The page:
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Stalin looked thoughtful wondering what he could send her in return. Then calling someone he asked cakes to be put in a nice little basket. As soon as the basket was brought what a pie of I asked leave to go. You done well to act as you did Stalin said at parting. Don't take any notice of anyone who comes down on you for it. We have too many officials as it is. You done well very well. And as he looked into what a pious eyes his face suddenly lit up as though a gleam of sunshine passed over it it was near sunset when vote upon have returned home. I'll lie down for a while he said. I don't want to see anyone. Her own.
Stalin and Soviet literature today has taken on the stature of a legendary folk figure still haunting the earth a kind of fairy godfather who changes everything by his mere presence. He is already a supernatural being. People are struck dumb not merely by his presence but even by the reported telephone call or the mere mention of his interest in them. He is more than a Soviet God. But his miracles are not only performed in his lifetime but people believe in them in his lifetime. Stalin has touched socialist realism with his party wand and has transformed it into socialist unrealism. In truth one may well wonder what has actually happened to socialist realism. The much vaunted credo of Soviet literature or since the 1946 resolution of the Central Committee on literary matters that is under the burden of such uncompromising
controls one naturally asks the question can post war literature or have any relevance at all to the reality of life in the Soviet Union. A recent Soviet interpretation of socialist realize I'm in keeping with the new party policy in literature or conveys the notion of. Utter irrelevance. The critic writes in describing whatever contradictions the Soviet writer notices in life. In depicting the struggle between the new socialist principles and the vestiges of the past in the minds of the people. He knows that to show all this correctly he must have a clear understanding of the fact that under conditions of Soviet reality the new is bound to win. The writer who in depicting the vestiges of the past in the minds of people merely records events without interfering in their course without taking sides as a champion of the new. Such a writer is not a socialist realist.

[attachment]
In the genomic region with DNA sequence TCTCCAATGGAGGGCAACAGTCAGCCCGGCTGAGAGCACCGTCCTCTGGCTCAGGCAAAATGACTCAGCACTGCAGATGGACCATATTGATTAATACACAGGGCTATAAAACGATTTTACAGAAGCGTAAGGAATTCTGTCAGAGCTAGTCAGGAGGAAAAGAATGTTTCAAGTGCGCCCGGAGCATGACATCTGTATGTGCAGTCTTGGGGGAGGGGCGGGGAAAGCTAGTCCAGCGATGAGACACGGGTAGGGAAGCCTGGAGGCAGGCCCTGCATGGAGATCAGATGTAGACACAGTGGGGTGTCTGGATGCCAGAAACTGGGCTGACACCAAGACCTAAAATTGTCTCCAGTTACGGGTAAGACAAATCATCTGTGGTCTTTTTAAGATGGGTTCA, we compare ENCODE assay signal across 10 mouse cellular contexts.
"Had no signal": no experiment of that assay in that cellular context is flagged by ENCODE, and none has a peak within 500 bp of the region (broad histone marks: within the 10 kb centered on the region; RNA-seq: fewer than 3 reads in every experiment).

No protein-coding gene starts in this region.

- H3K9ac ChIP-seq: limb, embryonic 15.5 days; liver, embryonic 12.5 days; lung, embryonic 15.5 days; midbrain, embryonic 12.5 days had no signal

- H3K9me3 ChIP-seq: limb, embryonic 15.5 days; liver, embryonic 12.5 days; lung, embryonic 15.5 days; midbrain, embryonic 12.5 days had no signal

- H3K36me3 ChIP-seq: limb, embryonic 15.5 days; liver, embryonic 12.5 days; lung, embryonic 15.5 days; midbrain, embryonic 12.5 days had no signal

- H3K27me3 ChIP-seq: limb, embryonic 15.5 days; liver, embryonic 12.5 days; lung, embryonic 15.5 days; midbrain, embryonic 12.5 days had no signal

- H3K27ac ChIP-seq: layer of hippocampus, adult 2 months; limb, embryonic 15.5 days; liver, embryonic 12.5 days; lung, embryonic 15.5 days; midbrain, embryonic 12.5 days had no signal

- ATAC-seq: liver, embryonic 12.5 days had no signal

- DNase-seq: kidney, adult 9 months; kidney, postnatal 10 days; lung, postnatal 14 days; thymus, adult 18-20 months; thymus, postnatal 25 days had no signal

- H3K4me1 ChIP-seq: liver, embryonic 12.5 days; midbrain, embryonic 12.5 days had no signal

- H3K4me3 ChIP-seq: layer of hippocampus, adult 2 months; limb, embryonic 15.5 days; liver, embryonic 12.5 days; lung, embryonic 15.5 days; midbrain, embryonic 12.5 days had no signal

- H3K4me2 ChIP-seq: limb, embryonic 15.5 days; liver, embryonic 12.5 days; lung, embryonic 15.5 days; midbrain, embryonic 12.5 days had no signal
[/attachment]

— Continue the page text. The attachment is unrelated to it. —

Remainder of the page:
His position is that of an adherent of trans hostile to rail ism and I should add that this critique goes on to condemn certain characters in recent Soviet literature as non-typical and as gross violations of truth because the cowardice of one an army officer leads to the destruction of a whole division. And because a soldier in another work displays human weaknesses these characters Bickley is the critic. Land is against reality. In short it appears that in this new world of Soviet reality values can never triumph over virtue evil over good. The Qods are eternally stacked against the bad man. He's not even real. At least if he succeeds it is acceptable to write about bad people in Soviet literature only as foils for the good. But they must never win out. They are read the reformed in the end jailed or killed